Hand weaving for an income in the modern world is a struggle. I have been cobbling together multiple weaving-related jobs for several years now – strangely none of them are selling hand wovens. I am going to try to join a studio tour in the Fall to see if I can produce something that I can make a small profit on. It is much harder than people imagine isn’t it? Especially if one isn’t selling in a super wealthy area where people have a lot of disposable income. Production weaving is also somewhat in conflict with the other weaving-related jobs I do, in that the most successful production weavers seem to have a very consistent look/set of colors/style that makes their products very appealing as a whole. Teaching workshops/designing projects and technical editing all make it important for me to constantly experiment and explore interlacements and colors and fibers, so when I look at my body of work, I don’t really see a “brand”. I would love to be able to find a weaving “voice” that was recognizable, but so far I’m all over the place. We will keep plugging away tho’ . . . right?

  4. Hi- I just had a suggestion. Your images are so large that they take quite awhile to load. It may be hard for some people to wait that long. Large images are nice but these could be half as big and still be rich in detail.

    • Great Point Cynthia. My site loads slowly in general (another reason to do some clean-up). I find adding pix an arduous process (used to be very small max. size). They just upped the size, but I didn’t change my process – thus the big pix. I’ll have to re-re-adjust!

  5. Wow – I finally got notification of a blog post from you! Does this come under the category of “paperwork”? Lovely winter photos – been experiencing my own winter wonderland down in the valley with a lovely snow shoe. Back to the place mats… Hope you bring those items for show and tell.

    • Hoorah!! It is called “another way to avoid paperwork” or “productive procrastination”. But the paperwork got done despite my bratty attitude. Luckily, I am isolated in the barn where there is no one to hear me whine. Enjoy the wonderland . . .

  6. Hi Lisa,
    It’s true that social media moves on (and on, and on) to the next thing pretty quickly. The thing about the blog format is it fits with weaving. There is nothing instant about weaving. It is a methodic, meditative activity and your blog format reflects this true nature of weaving.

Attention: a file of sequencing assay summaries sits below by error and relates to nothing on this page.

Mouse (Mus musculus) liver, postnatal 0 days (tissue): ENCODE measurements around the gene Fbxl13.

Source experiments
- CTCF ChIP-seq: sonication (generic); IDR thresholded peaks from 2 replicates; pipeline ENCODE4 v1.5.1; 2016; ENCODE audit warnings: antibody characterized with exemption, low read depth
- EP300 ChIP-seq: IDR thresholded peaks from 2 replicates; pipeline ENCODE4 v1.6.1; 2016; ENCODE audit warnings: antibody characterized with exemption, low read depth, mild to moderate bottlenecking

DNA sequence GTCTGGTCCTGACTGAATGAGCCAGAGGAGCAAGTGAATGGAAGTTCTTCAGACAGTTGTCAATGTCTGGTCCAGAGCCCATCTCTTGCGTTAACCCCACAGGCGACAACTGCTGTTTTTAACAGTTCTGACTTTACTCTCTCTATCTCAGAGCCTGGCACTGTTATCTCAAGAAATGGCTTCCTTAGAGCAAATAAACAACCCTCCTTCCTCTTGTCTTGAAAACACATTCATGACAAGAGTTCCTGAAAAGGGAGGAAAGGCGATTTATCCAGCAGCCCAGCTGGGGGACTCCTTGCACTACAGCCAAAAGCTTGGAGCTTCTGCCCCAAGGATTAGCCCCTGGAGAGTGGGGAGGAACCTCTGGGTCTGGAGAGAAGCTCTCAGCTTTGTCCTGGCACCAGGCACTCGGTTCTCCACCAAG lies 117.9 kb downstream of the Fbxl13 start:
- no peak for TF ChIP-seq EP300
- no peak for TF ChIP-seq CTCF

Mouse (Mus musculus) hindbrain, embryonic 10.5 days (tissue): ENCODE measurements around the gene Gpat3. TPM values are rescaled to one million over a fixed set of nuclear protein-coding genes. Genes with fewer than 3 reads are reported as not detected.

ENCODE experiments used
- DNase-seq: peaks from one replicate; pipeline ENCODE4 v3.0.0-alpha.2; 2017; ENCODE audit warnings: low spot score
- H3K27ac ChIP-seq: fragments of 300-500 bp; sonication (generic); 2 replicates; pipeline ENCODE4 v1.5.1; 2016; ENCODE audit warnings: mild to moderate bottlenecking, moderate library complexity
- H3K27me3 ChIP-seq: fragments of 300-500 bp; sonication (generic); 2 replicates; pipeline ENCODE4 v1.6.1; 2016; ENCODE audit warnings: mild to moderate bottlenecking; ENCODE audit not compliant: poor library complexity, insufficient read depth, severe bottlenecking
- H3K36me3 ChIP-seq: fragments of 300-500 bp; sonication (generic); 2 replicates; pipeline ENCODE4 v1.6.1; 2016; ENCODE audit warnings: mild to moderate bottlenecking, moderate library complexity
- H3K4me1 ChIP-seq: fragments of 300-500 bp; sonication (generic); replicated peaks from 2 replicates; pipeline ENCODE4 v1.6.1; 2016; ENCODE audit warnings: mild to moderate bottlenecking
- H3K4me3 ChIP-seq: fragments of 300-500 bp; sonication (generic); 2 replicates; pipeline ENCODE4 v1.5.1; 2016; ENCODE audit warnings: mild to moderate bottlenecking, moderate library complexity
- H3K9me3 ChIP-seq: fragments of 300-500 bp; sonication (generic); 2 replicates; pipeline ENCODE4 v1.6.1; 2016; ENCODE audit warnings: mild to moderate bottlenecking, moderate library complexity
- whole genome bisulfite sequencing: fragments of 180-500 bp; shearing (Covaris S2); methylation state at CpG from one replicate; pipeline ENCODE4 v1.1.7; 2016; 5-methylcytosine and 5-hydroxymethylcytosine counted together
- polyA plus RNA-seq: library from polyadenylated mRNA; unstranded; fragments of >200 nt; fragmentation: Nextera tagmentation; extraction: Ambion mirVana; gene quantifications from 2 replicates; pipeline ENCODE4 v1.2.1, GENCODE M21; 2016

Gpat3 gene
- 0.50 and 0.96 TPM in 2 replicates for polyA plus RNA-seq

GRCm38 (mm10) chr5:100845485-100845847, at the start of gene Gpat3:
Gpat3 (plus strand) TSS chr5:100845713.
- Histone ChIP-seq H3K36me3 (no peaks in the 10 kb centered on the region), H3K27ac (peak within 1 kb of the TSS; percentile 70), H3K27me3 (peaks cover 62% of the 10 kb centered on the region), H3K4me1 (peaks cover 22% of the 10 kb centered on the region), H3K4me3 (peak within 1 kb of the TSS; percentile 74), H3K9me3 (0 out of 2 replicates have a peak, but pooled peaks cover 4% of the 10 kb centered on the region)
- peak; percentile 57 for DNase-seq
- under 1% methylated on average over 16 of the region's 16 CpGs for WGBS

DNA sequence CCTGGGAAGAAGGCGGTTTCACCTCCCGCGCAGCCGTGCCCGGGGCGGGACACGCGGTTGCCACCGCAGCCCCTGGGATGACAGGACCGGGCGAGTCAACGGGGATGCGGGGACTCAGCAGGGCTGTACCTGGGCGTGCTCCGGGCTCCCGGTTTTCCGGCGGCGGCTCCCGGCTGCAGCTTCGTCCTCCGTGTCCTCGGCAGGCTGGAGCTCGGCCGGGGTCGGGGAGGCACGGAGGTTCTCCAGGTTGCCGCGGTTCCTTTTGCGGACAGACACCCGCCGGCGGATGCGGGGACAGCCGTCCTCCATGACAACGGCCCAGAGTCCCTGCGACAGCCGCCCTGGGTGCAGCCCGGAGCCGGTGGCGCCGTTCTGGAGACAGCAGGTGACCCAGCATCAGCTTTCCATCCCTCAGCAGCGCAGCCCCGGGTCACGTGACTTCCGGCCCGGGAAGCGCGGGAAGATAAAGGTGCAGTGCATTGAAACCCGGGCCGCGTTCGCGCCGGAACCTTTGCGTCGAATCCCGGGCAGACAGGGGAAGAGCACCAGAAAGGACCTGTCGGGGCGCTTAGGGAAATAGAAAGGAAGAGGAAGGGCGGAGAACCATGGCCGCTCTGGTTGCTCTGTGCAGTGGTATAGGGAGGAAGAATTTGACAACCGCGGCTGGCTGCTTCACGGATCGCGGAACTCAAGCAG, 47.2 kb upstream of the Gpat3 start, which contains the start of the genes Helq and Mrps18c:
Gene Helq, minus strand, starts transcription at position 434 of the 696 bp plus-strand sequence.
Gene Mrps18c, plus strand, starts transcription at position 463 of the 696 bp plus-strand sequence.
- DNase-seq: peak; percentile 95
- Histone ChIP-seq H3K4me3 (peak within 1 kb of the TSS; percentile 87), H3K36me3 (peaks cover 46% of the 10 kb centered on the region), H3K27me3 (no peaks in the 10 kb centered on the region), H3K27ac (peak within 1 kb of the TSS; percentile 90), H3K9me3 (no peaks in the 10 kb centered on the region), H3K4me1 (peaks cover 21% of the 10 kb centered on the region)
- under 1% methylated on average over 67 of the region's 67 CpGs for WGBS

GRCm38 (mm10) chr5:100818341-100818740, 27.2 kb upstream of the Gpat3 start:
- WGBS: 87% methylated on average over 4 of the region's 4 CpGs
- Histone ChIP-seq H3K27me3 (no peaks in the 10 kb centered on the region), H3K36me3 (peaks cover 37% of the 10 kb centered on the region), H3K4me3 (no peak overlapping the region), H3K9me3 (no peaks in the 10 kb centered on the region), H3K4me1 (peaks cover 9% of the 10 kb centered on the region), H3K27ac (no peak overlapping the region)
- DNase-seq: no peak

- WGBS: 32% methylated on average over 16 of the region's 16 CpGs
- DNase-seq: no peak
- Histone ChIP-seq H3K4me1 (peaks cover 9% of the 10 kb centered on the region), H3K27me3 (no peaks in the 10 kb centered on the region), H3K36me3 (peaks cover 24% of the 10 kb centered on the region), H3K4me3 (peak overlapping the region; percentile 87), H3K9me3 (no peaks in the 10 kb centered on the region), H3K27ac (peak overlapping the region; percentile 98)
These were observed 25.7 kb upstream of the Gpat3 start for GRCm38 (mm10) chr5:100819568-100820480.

Sure it’s fun to see a quick piece of weaving eye candy on an instagram post, but it reveals little of the depth of what went into that fabric.

    FWIW, Sarah Swett does an interesting thing where she does instagram posts and an occasional blog posts that links thoughts together. Check https://www.instagram.com/sarahcswett/ and http://www.afieldguidetoneedlework.com/blog

    I always look forward to your posts….and remember, the short story never did replace the full novel.

    • Thanks for the encouragement Valerie, and I love your notion that “instant gratification” is antithetical to the “slow cloth” world of hand weaving. I love Sarah’s work, and thanks for the links.

  7. I haven’t woven much at all lately 🙁 I still have to hem 4 christening blankets that were off the loom last June!

    I have been doing a lot of knitting, though. Sometimes I wish weaving were a bit more portable. It sure goes faster than knitting. 🙂

    • Hi Allen,
      Great to hear from you. I expect you are as snowed in as we are – cozy knitting sounds good. Alas, weaving has eclipsed knitting for me entirely – so sad. I need socks, and handwoven socks just won’t do. Portability sure is an issue, even my inkle doesn’t work at school plays. I do love hemming though. I use it as an excuse to watch something unworthy without guilt😳. I hope good weather takes you back to your loom – we need more weaving lads in our sea of weavin’ lasses.

  8. I’ve been “percolating” over your younger relative’s comments about your blog all afternoon, and feel compelled to say that though the younger generation may be the voice of the future, I feel that they just don’t get the immediacy and the beauty of your aesthetic and what your work (and your blog) conveys.
    I spend (way too) many hours at a desk, but every chance I get, you will find me surfing the net, looking for a weaving fix, which informs, instructs, and inspires me. (and keeps me semi-sane). I have browsed many blogs from weavers all over the world, but there are only a few which I find to be beautiful, inspiring, and instructional, and yours are at the very top of my list. The fact that your posts, and the few others’ posts are few and far between speaks to me of the enormous amount of work that goes into each and every installment.
    I also spend some time on IG, and know that there is far more frequent content in its abbreviated form, and while I truly enjoy them, they make me appreciate the few posts you (and my other favorites) have labored to share with us, your fortunate followers.
    I love your look, your work (enormously), and your writing. It’s great stuff – and I wouldn’t change a thing. (with all due respect to that young relative).
    Thank you for sharing your weaving world with us.

    • Laurie – what a balm to my anxious soul your comment is. Thank you. Weaving and blogging (for that matter) are such solitary activities, but I really feel solidarity with other weavers both when I am weaving and when I am blogging – my imagined compadres in cloth. It is a wonderful thing to send out a smoke signal and see smoke rising in response from those who share this lunatic obsession!